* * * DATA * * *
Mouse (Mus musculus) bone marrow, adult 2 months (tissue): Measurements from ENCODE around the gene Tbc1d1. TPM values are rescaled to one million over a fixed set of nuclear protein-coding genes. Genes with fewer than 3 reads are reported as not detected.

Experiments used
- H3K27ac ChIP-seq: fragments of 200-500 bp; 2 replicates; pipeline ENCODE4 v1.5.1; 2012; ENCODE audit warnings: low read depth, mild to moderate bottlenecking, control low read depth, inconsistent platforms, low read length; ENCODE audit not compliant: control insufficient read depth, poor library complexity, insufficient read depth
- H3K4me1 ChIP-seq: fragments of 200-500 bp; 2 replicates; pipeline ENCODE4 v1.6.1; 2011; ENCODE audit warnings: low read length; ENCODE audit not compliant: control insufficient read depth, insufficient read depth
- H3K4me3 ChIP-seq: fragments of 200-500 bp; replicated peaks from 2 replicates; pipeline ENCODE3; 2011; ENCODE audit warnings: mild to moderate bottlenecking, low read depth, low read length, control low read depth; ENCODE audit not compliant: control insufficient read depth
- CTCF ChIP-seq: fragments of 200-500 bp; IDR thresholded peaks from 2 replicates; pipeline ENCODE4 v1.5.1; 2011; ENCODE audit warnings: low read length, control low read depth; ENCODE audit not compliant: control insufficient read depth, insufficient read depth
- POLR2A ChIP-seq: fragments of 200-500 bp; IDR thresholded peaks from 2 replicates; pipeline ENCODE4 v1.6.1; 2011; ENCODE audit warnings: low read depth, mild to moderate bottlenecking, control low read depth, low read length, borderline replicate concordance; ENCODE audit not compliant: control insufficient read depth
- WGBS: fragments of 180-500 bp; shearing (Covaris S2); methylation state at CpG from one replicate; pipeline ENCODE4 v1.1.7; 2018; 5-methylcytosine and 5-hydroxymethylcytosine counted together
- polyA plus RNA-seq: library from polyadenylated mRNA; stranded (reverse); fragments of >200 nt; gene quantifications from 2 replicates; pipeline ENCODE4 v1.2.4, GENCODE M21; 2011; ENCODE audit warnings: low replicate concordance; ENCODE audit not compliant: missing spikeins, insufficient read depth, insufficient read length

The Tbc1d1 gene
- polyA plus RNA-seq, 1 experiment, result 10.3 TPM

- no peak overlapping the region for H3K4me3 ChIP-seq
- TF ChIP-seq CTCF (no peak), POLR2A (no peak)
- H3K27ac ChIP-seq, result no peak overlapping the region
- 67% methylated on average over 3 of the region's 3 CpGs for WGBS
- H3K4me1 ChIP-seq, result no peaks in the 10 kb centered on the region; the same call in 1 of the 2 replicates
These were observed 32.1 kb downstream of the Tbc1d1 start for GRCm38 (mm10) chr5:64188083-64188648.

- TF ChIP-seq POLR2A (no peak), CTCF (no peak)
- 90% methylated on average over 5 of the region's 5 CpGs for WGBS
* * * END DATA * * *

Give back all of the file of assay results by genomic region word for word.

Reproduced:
Mouse (Mus musculus) bone marrow, adult 2 months (tissue): Measurements from ENCODE around the gene Tbc1d1. TPM values are rescaled to one million over a fixed set of nuclear protein-coding genes. Genes with fewer than 3 reads are reported as not detected.

Experiments used
- H3K27ac ChIP-seq: fragments of 200-500 bp; 2 replicates; pipeline ENCODE4 v1.5.1; 2012; ENCODE audit warnings: low read depth, mild to moderate bottlenecking, control low read depth, inconsistent platforms, low read length; ENCODE audit not compliant: control insufficient read depth, poor library complexity, insufficient read depth
- H3K4me1 ChIP-seq: fragments of 200-500 bp; 2 replicates; pipeline ENCODE4 v1.6.1; 2011; ENCODE audit warnings: low read length; ENCODE audit not compliant: control insufficient read depth, insufficient read depth
- H3K4me3 ChIP-seq: fragments of 200-500 bp; replicated peaks from 2 replicates; pipeline ENCODE3; 2011; ENCODE audit warnings: mild to moderate bottlenecking, low read depth, low read length, control low read depth; ENCODE audit not compliant: control insufficient read depth
- CTCF ChIP-seq: fragments of 200-500 bp; IDR thresholded peaks from 2 replicates; pipeline ENCODE4 v1.5.1; 2011; ENCODE audit warnings: low read length, control low read depth; ENCODE audit not compliant: control insufficient read depth, insufficient read depth
- POLR2A ChIP-seq: fragments of 200-500 bp; IDR thresholded peaks from 2 replicates; pipeline ENCODE4 v1.6.1; 2011; ENCODE audit warnings: low read depth, mild to moderate bottlenecking, control low read depth, low read length, borderline replicate concordance; ENCODE audit not compliant: control insufficient read depth
- WGBS: fragments of 180-500 bp; shearing (Covaris S2); methylation state at CpG from one replicate; pipeline ENCODE4 v1.1.7; 2018; 5-methylcytosine and 5-hydroxymethylcytosine counted together
- polyA plus RNA-seq: library from polyadenylated mRNA; stranded (reverse); fragments of >200 nt; gene quantifications from 2 replicates; pipeline ENCODE4 v1.2.4, GENCODE M21; 2011; ENCODE audit warnings: low replicate concordance; ENCODE audit not compliant: missing spikeins, insufficient read depth, insufficient read length

The Tbc1d1 gene
- polyA plus RNA-seq, 1 experiment, result 10.3 TPM

- no peak overlapping the region for H3K4me3 ChIP-seq
- TF ChIP-seq CTCF (no peak), POLR2A (no peak)
- H3K27ac ChIP-seq, result no peak overlapping the region
- 67% methylated on average over 3 of the region's 3 CpGs for WGBS
- H3K4me1 ChIP-seq, result no peaks in the 10 kb centered on the region; the same call in 1 of the 2 replicates
These were observed 32.1 kb downstream of the Tbc1d1 start for GRCm38 (mm10) chr5:64188083-64188648.

- TF ChIP-seq POLR2A (no peak), CTCF (no peak)
- 90% methylated on average over 5 of the region's 5 CpGs for WGBS